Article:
Manufacturers are increasing their vigilance in key markets in light of growing risks and uncertainty in the global economy, according to a new survey of almost 300 companies published by EEF.
As a consequence of the stock market turbulence in China, the shadow of crisis talks in the eurozone and the potential for further trade restrictions with Russia, economic forecasters aren’t the only ones reviewing their outlook for the months ahead.
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According to the report, almost half (47%) of companies surveyed are concerned about the possible sharp slowdown in China, of which 10% are reviewing their business plans and 37% of are monitoring events more closely.
The most directly exposed manufacturing sectors to Chinese demand are road vehicles (16% of exports to China), metal working machinery (8%), and leather goods (7%).
EFF said that companies in the mechanical equipment and metal products sectors are most likely to be incorporating a weaker Chinese growth profile into their business plans (17% and 13% respectively).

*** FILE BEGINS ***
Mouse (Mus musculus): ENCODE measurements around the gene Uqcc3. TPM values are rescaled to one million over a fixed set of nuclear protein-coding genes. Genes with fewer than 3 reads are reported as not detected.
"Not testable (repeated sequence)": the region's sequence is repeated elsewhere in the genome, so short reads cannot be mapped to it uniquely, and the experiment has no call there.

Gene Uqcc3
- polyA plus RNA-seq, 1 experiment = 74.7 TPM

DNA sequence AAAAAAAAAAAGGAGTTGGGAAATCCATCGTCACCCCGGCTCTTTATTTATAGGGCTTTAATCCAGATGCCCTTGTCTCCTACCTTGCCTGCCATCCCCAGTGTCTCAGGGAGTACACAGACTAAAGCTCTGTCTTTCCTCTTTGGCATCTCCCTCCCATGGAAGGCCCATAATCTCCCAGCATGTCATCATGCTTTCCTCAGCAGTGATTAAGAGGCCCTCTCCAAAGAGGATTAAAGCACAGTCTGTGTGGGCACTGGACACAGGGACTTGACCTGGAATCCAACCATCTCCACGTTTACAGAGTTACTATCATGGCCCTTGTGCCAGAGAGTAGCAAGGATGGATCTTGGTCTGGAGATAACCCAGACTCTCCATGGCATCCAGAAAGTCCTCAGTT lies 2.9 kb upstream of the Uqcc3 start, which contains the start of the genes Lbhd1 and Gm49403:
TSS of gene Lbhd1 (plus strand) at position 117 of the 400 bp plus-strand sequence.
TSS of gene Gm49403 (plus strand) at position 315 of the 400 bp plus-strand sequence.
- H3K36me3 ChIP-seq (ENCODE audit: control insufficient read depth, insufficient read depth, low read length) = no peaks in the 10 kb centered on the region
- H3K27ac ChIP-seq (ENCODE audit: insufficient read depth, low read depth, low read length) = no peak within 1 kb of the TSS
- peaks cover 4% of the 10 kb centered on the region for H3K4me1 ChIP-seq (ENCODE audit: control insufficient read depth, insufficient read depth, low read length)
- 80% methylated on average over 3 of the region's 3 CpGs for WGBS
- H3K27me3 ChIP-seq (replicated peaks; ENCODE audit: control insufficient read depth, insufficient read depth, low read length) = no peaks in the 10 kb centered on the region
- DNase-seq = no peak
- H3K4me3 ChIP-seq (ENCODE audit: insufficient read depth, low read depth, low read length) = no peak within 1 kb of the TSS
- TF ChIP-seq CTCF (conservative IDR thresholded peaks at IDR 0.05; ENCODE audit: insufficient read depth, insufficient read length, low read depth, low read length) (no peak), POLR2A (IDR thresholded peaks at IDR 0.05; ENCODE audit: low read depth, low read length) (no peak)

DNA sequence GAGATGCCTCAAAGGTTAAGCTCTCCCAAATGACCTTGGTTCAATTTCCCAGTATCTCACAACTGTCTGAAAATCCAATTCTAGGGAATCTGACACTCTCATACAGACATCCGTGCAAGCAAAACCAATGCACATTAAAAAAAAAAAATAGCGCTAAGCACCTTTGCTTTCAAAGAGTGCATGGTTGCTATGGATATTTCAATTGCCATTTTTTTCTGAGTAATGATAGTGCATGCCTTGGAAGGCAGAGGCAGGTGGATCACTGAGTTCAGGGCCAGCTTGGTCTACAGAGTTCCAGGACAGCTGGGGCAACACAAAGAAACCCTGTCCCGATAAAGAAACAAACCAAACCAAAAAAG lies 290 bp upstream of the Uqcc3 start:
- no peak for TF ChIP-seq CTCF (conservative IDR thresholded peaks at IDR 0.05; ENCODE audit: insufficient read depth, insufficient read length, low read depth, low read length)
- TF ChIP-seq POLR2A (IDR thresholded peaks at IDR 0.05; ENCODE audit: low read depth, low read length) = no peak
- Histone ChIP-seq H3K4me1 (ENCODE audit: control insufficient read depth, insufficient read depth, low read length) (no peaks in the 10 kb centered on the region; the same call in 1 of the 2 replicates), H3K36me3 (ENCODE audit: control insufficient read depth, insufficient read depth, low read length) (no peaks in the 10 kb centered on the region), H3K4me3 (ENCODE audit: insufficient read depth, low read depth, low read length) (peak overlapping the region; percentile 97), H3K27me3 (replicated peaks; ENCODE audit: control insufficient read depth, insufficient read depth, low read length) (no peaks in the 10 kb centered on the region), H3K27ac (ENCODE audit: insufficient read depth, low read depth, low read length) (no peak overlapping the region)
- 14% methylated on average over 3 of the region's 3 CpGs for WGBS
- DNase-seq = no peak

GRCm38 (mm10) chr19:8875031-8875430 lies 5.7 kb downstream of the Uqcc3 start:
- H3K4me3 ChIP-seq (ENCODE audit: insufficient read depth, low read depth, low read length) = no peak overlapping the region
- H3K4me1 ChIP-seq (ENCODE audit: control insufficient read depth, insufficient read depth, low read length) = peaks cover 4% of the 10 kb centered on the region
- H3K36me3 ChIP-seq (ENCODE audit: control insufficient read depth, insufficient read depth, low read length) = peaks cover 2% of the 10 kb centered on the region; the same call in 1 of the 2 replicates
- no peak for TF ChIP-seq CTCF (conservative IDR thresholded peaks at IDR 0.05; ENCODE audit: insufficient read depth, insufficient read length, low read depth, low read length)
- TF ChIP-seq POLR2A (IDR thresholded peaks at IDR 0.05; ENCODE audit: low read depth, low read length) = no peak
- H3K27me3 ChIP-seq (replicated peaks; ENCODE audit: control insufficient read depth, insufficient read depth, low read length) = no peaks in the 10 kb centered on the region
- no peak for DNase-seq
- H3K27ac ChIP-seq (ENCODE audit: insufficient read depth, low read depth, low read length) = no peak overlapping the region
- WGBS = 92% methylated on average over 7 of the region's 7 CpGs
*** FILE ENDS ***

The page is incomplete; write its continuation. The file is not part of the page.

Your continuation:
Reportedly, the level of concern about a China slowdown is directly-correlated to company size. The smallest companies (turnover of less than £5m) are least likely to be worried, and those at the other end of the size spectrum (£50m turnover +) are most likely to be looking at business plan scenarios.
Fears about Greece leaving the eurozone linger, with less than a quarter (22%) of manufacturers stating they are unconcerned about a re-escalation of the crisis in Greece.
In comparison to events in China and the eurozone, there is less concern about the possibility of an extension or enlargement of the EU’s sanctions on Russia – 30% of manufacturers report concern along with building into business plan or closer monitoring.
Commenting on the findings, EEF Chief Economist, Lee Hopley said: “For some sectors in manufacturing the slowdown in China isn’t a new story as we’ve seen exports of vehicles to China on the slide since the end of last year.
“Overall, UK factories send only a small proportion of their goods to Chinese customers, but a sharper slowdown would also see a halt to growth in export sales through supply chains in Europe.
Hopley added: “The more widespread impact, at least in the near term, is likely to be the knock to already delicate confidence levels. The stock market turbulence made in China raises more questions about the policy reaction there and in other major markets, giving businesses more uncertainties to navigate.
“Manufacturers are certainly keeping a closer eye on developments, with some already taking action in their business planning to mitigate risks. Time will tell whether this takes a further toll on growth across the sector.”